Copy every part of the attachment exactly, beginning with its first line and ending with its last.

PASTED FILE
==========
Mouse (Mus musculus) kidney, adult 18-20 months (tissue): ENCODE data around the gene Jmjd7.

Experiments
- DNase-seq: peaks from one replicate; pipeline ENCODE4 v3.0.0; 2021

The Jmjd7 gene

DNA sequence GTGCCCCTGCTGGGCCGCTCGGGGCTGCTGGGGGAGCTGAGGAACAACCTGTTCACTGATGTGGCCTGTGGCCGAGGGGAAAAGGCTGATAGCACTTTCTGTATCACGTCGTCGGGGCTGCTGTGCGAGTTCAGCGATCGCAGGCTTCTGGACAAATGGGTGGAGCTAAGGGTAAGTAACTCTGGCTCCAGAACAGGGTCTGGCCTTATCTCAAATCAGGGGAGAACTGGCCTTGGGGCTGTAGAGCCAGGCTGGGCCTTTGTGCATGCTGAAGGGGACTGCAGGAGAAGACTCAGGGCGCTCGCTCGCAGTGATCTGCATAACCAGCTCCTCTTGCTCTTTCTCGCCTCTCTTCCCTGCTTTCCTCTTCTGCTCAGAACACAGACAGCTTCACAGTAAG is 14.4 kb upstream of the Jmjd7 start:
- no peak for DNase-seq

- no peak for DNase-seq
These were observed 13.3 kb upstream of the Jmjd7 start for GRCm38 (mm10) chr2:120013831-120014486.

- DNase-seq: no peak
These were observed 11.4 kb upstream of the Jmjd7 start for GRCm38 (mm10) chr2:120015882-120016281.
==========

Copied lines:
Mouse (Mus musculus) kidney, adult 18-20 months (tissue): ENCODE data around the gene Jmjd7.

Experiments
- DNase-seq: peaks from one replicate; pipeline ENCODE4 v3.0.0; 2021

The Jmjd7 gene

DNA sequence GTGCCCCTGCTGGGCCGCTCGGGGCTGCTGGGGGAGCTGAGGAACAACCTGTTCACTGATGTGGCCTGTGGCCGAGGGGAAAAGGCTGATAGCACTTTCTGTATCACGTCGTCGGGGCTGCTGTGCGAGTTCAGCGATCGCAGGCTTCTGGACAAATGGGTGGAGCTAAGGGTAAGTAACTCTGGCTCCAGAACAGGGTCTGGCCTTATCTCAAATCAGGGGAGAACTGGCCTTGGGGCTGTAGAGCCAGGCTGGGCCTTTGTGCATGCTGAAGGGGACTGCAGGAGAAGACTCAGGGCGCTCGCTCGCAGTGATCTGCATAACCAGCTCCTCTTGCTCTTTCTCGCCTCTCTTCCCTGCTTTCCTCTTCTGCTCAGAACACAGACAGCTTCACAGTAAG is 14.4 kb upstream of the Jmjd7 start:
- no peak for DNase-seq

- no peak for DNase-seq
These were observed 13.3 kb upstream of the Jmjd7 start for GRCm38 (mm10) chr2:120013831-120014486.

- DNase-seq: no peak
These were observed 11.4 kb upstream of the Jmjd7 start for GRCm38 (mm10) chr2:120015882-120016281.